Solid handoffs on 4X100m relays require great timing and chemistry between athletes. If you examine some of the top high school and collegiate relay teams, it usually involves a group of four athletes who compete on the same relay team all season, sometimes in the same order every race. After running with teammates over and over, they figure out all the variables, like when and where in the exchange zone they are comfortable passing, how quickly the outgoing runner accelerates, how high their hand will be when they reach back to receive the baton, how to react in the event of a bad pass, etc. It's all things learned through repetition.
Professional relay teams are groups of athletes who do not have the repetition. It's rare that they have trained or competed together before joining the team. In a few instances, many of the athletes who end up on a national or Olympic team have never even met before gaining an invite to the relay. They're basically a group of strangers running together. Granted, these strangers usually have a lot of experience running relays, but they just don't have experience running with each other.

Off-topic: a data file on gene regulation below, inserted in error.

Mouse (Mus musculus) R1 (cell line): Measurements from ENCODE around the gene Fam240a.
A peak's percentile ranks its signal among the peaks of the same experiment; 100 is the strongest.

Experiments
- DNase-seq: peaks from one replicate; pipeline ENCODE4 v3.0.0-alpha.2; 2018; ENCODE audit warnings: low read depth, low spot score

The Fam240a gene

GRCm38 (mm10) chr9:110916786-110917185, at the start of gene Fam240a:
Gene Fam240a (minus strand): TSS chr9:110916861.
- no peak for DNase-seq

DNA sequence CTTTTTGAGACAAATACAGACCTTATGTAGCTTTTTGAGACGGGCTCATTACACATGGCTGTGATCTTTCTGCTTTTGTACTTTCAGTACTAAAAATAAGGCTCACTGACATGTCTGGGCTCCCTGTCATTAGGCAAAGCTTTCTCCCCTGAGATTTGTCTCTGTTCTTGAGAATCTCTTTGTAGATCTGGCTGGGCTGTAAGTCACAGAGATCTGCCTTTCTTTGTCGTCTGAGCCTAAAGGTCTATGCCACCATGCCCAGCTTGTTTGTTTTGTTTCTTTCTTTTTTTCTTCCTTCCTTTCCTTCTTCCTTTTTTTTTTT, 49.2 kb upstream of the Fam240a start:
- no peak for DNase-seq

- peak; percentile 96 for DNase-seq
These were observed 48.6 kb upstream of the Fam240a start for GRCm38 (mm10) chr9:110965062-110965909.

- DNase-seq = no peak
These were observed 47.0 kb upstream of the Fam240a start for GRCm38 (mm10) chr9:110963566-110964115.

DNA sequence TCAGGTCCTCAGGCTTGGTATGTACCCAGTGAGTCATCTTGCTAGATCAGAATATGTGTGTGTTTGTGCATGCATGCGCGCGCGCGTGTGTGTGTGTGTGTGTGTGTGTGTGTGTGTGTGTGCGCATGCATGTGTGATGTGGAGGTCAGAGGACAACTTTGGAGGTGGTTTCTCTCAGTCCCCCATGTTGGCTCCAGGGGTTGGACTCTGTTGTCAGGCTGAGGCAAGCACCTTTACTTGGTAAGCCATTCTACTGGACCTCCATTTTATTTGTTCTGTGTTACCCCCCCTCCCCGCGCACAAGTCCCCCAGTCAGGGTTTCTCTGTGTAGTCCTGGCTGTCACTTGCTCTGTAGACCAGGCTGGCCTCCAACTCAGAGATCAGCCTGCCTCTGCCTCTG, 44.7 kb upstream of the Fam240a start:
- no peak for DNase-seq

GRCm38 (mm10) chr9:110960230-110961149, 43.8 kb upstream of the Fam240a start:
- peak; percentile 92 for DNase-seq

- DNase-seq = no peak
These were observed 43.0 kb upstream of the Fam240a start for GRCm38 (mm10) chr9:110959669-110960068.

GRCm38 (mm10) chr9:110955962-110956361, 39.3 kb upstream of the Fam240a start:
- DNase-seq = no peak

Another big difference between pro relay teams and lower level teams is the speed. Because elite athletes are so fast, the margin for error is tiny. A small mistake can lead to defeat. If a high school relay team has a mistimed or messy handoff, they can still recover and win a race. If a pro team makes that kind of error, the race is over for them. Because there is no room for error, they have a "go for broke" attitude: go gold or go home with nothing. This leads to the dropped batons.